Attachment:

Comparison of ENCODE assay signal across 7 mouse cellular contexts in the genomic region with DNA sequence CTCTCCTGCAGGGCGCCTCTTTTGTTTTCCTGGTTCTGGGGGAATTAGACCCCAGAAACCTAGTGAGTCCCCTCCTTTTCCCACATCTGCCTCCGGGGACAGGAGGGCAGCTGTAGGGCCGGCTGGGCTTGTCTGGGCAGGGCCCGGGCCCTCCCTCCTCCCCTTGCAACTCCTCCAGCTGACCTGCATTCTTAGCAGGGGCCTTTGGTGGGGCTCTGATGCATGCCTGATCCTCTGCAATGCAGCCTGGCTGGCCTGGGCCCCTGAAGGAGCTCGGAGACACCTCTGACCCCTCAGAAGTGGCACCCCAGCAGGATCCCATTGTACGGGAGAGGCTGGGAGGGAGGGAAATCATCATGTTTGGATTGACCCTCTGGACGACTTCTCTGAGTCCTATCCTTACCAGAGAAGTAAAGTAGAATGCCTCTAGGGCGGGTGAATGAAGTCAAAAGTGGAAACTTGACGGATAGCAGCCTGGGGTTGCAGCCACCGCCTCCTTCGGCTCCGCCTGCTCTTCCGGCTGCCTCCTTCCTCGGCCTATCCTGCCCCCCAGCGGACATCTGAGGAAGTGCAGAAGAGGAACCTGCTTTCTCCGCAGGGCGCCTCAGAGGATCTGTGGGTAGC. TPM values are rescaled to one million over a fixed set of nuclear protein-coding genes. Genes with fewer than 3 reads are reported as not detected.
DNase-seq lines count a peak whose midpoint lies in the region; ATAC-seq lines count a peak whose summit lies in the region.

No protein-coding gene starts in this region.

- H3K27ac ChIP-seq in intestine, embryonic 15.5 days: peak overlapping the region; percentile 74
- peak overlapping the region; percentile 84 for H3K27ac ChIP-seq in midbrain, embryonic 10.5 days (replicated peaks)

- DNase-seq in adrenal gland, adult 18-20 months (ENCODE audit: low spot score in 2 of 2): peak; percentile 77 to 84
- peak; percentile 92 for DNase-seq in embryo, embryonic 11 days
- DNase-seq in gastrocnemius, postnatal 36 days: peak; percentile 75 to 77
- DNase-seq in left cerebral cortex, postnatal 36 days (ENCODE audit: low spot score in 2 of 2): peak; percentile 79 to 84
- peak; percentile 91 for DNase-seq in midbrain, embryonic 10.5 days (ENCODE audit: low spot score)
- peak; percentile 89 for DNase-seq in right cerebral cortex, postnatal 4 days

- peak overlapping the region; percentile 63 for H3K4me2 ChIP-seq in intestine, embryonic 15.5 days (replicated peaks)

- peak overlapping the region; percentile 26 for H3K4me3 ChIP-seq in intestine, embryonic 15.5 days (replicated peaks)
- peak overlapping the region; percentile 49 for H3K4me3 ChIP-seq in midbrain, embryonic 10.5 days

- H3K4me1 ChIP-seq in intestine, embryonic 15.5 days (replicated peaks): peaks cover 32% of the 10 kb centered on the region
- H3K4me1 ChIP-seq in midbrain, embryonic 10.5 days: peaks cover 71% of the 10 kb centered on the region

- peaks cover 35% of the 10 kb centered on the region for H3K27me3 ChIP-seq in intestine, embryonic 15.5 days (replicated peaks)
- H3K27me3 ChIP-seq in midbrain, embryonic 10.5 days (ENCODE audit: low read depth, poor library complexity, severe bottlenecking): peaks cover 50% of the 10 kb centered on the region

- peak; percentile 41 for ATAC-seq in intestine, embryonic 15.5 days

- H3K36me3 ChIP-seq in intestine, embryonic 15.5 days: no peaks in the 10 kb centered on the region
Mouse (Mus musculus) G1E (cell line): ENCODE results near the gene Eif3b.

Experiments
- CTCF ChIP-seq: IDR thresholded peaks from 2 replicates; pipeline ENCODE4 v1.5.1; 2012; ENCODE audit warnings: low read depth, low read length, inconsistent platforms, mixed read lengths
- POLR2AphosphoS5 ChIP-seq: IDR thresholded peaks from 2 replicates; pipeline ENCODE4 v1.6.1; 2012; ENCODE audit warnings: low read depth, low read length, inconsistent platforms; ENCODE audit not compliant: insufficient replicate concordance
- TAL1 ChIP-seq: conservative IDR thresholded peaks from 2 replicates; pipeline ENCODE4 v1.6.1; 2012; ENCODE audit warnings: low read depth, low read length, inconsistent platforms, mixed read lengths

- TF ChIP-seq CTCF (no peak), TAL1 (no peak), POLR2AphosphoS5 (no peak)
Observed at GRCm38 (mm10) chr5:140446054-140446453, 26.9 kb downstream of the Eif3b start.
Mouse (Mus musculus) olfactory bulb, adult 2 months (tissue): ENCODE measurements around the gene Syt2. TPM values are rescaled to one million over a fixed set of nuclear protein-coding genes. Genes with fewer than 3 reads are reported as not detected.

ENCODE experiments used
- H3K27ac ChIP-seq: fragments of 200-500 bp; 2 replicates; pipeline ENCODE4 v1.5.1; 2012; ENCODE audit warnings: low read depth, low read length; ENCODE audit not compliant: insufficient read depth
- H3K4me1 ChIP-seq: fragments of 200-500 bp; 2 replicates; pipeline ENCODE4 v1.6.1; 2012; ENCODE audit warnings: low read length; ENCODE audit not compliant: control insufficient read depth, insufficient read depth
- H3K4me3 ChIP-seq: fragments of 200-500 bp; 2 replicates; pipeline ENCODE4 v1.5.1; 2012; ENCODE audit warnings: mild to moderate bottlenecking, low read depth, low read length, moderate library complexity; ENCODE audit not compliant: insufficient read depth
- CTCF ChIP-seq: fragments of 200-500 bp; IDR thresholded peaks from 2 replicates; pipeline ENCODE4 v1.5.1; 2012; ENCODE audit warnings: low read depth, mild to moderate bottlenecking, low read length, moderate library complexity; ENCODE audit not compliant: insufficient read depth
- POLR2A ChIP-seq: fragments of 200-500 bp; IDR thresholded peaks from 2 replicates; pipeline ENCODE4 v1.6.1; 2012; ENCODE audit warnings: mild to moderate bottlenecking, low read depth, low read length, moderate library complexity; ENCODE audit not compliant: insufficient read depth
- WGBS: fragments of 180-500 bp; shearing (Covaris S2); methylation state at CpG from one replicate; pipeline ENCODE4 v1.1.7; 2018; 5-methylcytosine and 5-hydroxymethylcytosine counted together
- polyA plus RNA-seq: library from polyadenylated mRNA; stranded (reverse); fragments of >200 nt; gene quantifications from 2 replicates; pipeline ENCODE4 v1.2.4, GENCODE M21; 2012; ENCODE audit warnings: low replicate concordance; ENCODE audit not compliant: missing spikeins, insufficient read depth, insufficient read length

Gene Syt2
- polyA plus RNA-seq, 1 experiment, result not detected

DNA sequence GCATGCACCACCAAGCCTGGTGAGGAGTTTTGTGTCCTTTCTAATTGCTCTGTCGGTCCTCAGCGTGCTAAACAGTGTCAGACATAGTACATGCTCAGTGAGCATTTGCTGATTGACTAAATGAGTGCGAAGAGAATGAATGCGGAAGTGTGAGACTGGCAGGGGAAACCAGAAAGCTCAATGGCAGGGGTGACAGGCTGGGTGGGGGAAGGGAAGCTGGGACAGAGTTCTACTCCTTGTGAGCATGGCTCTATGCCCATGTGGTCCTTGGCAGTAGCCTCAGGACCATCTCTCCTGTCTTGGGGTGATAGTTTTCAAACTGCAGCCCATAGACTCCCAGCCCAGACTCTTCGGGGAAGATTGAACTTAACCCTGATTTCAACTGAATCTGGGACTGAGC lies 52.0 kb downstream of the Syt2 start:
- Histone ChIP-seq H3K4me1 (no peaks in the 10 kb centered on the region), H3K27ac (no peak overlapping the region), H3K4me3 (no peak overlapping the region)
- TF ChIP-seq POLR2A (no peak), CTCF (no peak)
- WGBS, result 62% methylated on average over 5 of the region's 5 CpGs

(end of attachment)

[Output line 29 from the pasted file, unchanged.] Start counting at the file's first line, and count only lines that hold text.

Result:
ENCODE experiments used